This is a great story about having a positive outlook on things that may seem unpleasant for us. Sometimes, we worry about how we or parts of our body look like, but then, we don't see that these things are the ones that can benefit us most.
Yes, we should be grateful and happy that we have them to our benefit. After all, the most important thing is the inner person, not outward appearance.
Thanks for sharing such optimistic attitude.

Barb said...

Deb, Your essay hits home with me - being grateful for what I am left with in my "advancing" years - sometimes even the most mundane and imperfect seems an answer to prayers.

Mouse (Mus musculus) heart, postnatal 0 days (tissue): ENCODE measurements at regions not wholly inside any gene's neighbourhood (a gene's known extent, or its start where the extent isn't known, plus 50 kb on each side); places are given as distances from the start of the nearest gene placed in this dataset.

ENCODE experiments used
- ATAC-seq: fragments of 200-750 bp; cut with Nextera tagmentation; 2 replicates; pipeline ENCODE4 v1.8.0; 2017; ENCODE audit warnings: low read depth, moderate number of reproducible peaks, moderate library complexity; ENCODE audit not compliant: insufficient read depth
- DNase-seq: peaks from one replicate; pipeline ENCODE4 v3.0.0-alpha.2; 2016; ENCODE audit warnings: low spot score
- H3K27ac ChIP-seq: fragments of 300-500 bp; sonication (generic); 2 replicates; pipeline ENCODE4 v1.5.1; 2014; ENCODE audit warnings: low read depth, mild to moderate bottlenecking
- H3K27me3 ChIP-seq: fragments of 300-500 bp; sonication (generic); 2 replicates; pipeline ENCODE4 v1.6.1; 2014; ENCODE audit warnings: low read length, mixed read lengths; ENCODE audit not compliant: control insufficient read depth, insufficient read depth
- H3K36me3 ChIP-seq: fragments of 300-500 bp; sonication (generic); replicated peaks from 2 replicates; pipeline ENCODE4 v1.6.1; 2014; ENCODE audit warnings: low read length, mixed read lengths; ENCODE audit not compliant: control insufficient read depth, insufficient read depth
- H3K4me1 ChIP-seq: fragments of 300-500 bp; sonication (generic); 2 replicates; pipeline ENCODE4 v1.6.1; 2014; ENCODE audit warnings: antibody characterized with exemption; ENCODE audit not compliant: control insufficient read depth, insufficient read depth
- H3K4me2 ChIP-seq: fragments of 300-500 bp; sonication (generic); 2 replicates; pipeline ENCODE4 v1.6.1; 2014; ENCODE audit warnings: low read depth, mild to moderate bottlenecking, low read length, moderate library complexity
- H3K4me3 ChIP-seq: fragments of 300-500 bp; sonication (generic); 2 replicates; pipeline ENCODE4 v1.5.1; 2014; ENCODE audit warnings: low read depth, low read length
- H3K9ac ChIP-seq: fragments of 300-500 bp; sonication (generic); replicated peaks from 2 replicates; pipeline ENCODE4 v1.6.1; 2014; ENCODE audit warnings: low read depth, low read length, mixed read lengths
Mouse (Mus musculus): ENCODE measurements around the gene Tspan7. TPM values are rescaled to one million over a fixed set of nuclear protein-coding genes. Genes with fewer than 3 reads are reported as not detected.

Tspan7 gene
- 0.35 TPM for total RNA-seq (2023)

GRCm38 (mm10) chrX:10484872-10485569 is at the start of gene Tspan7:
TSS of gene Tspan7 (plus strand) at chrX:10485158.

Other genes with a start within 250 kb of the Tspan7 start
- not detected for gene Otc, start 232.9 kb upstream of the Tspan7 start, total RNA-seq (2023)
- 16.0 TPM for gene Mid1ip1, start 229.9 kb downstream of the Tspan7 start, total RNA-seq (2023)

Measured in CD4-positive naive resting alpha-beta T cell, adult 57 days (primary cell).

Stacy Crawford said...

Deb, thanks for always touching my heart and getting me into deeper waters. I love the thoughts that get me thinking on levels I often ignore because of time. You are a gem.

Midlife Jobhunter said...

Hey, I betcha my bunion's bigger than yours!

Retired English Teacher said...

Keep taking care of those feet. My mother who is nearly 95 still have beautiful feet. Now, she has a woman who comes to her home who does reflexology on her feet twice a month. Every other week, the reflexology is followed by a pedicure. I am amazed at how this has improved my mother's health, which was good already.

Retired English Teacher said...

Opps, I meant to say that she has beautiful feet. I should edit before I publish!

Donna said...

Feet are one of the most important parts of our body...they hold us up and if they hurt...look out! I, too, have foot massages pretty regularly, until of late (too much stuff going on!). I love every blessed minute of it! I think it's very therapeutic. Thank goodness you have Julie!!